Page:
Embers: a mosaic knitting chart

A while back, I encoded the word Embers and made it into a lace stitch pattern. For this week’s post, I reworked a code grid I made while planning that post and turned it into a mosaic knitting stitch pattern. (I used the process described in this post.)

The nice thing about mosaic knitting is that the charts are similar to the final appearance of the knitting, so I’m not going to provide a swatch this time. Mosaic knitting looks difficult, but it’s not as hard as it looks! Basically, knit two-row stripes, and slip stitches from the row below to make the contrasting pattern. If you can knit stripes, you can knit mosaic patterns.

Here’s a detailed blog post I wrote about how it works.

Follow the link for charts

Hiraeth: a needlework chart for any craft

Hiraeth: a needlework chart for any craft, by Naomi Parkhurst (sample image)

The random number generator picked Hiraeth from the suggestions for this post, suggested by Smart Mouth’d, one of my Patreon supporters.

I usually develop a complicated knitting stitch pattern for each word, but I also like to provide a basic chart for any craft that’s worked on a grid: beads, cross stitch, whatever. I also try to provide at least some digital art of the pattern repeated all over not as a chart. It doesn’t necessarily look like a finished object for any particular craft, but I just want to give a sense of it in use. (I try to make it look like knitting when it’s got floats short enough for easy stranded knitting.)

Follow link for charts and more information

Rain: a mosaic knitting stitch pattern

Rain: a mosaic knitting chart, by Naomi Parkhurst (sample image)

A while back, I encoded the word Rain and made it into a lace stitch pattern. For this week’s post, I reworked a code grid I made while planning that post and turned it into a mosaic knitting stitch pattern. (I used the process described in this post.)

The nice thing about mosaic knitting is that the charts are similar to the final appearance of the knitting, so I’m not going to provide a swatch this time. Mosaic knitting looks difficult, but it’s not as hard as it looks! Basically, knit two-row stripes, and slip stitches from the row below to make the contrasting pattern. If you can knit stripes, you can knit mosaic patterns.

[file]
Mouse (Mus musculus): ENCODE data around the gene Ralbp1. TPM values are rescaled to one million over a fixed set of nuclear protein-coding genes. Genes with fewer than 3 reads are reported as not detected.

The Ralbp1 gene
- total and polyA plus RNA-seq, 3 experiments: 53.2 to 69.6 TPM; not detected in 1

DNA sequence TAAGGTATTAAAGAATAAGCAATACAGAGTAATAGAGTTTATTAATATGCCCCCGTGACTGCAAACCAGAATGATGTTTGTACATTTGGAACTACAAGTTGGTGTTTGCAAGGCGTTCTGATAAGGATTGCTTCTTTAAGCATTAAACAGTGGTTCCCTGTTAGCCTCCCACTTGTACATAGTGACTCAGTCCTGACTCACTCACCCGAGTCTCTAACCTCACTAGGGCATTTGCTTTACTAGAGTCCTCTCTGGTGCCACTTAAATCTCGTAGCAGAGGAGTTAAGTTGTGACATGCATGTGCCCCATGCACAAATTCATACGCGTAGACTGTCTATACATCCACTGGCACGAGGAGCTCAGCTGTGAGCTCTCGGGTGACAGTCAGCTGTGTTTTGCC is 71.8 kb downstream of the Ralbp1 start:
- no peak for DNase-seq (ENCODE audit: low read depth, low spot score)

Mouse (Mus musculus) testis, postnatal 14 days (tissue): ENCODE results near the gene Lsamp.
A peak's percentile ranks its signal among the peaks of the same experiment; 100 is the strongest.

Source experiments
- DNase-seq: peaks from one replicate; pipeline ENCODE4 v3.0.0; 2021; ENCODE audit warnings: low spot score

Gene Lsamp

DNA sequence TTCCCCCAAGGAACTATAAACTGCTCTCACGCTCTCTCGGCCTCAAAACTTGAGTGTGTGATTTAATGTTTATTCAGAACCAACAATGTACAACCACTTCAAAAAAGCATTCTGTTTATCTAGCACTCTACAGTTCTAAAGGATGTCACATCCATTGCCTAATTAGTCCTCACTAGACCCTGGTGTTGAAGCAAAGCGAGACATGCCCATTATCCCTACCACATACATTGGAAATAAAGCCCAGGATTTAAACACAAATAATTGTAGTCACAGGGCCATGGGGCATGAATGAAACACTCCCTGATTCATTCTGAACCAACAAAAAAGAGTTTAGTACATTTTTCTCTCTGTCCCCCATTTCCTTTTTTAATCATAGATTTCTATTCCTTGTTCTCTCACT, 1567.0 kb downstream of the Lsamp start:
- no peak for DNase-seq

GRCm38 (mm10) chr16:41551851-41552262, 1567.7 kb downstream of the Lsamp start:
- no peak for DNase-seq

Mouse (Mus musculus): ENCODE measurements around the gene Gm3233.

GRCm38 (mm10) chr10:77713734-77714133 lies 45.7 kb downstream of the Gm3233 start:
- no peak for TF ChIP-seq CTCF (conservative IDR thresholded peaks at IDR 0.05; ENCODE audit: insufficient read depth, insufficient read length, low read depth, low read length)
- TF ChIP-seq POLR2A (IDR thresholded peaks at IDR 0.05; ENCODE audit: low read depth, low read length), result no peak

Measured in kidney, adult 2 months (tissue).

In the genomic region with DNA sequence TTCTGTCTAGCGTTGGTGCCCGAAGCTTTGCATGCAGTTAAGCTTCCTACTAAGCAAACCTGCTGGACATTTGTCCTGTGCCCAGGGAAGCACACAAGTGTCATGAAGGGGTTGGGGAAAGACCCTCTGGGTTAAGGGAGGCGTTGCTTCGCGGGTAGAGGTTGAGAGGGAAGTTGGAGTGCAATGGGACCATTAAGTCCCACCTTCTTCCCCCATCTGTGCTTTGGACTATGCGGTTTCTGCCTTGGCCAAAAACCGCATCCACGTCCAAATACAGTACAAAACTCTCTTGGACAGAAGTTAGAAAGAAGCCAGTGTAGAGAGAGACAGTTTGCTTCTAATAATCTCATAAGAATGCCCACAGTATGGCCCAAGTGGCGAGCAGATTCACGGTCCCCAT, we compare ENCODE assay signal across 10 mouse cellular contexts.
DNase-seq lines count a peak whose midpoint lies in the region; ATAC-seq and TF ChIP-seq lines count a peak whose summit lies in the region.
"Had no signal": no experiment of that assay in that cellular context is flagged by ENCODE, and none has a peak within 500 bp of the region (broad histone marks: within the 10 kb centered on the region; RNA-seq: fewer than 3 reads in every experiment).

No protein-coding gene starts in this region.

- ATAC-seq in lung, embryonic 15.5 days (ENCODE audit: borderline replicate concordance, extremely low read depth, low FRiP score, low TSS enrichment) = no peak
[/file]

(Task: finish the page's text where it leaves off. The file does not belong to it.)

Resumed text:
Here’s a detailed blog post I wrote about how it works.

Follow the link for charts

Green: a mosaic knitting chart

Green: a mosaic knitting stitch pattern, by Naomi Parkhurst (sample image)

A while back, I encoded the word Green and made it into a lace stitch pattern. For this week’s post, I reworked a code grid I made while planning that post and turned it into a mosaic knitting stitch pattern. (I used the process described in this post.)

The nice thing about mosaic knitting is that the charts are similar to the final appearance of the knitting, so I’m not going to provide a swatch this time. Mosaic knitting looks difficult, but it’s not as hard as it looks! Basically, knit two-row stripes, and slip stitches from the row below to make the contrasting pattern. If you can knit stripes, you can knit mosaic patterns.

Here’s a detailed blog post I wrote about how it works.

Follow the link for charts

Creation: a needlework chart for any craft

Creation: a needlework chart for any craft, by Naomi Parkhurst (sample image)

The random number generator picked Creation from the suggestions for this post, suggested by Katherine, one of my Patreon supporters.